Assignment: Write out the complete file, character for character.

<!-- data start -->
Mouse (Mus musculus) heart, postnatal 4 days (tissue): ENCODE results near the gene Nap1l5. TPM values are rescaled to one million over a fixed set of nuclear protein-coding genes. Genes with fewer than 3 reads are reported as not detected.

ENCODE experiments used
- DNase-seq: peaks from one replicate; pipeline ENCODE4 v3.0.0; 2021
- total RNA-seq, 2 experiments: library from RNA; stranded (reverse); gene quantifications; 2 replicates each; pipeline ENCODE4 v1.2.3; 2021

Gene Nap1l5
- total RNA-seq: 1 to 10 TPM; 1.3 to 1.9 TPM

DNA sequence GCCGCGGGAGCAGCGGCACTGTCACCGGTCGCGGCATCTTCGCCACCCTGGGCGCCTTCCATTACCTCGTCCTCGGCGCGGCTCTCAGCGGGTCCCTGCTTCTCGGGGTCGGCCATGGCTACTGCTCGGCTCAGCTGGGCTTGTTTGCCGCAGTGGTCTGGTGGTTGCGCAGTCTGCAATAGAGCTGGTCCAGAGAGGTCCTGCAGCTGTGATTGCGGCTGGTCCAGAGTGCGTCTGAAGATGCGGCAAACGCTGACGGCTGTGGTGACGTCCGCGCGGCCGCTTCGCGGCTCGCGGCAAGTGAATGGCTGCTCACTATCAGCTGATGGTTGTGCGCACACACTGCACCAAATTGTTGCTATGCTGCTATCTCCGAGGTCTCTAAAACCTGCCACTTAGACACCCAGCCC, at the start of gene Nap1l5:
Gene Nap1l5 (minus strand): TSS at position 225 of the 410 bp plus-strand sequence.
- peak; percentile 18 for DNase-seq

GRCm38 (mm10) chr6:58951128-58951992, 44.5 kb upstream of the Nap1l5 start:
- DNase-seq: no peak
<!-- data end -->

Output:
Mouse (Mus musculus) heart, postnatal 4 days (tissue): ENCODE results near the gene Nap1l5. TPM values are rescaled to one million over a fixed set of nuclear protein-coding genes. Genes with fewer than 3 reads are reported as not detected.

ENCODE experiments used
- DNase-seq: peaks from one replicate; pipeline ENCODE4 v3.0.0; 2021
- total RNA-seq, 2 experiments: library from RNA; stranded (reverse); gene quantifications; 2 replicates each; pipeline ENCODE4 v1.2.3; 2021

Gene Nap1l5
- total RNA-seq: 1 to 10 TPM; 1.3 to 1.9 TPM

DNA sequence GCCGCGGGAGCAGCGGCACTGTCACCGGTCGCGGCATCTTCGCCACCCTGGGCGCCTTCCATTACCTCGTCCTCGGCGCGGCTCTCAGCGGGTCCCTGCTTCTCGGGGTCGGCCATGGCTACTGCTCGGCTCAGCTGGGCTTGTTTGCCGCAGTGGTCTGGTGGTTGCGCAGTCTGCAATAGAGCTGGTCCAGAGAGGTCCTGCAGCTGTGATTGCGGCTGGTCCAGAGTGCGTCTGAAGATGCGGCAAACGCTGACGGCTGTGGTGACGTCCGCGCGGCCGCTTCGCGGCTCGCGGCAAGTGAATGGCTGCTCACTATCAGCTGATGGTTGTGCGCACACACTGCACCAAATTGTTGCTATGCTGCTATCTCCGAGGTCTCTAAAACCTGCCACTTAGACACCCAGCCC, at the start of gene Nap1l5:
Gene Nap1l5 (minus strand): TSS at position 225 of the 410 bp plus-strand sequence.
- peak; percentile 18 for DNase-seq

GRCm38 (mm10) chr6:58951128-58951992, 44.5 kb upstream of the Nap1l5 start:
- DNase-seq: no peak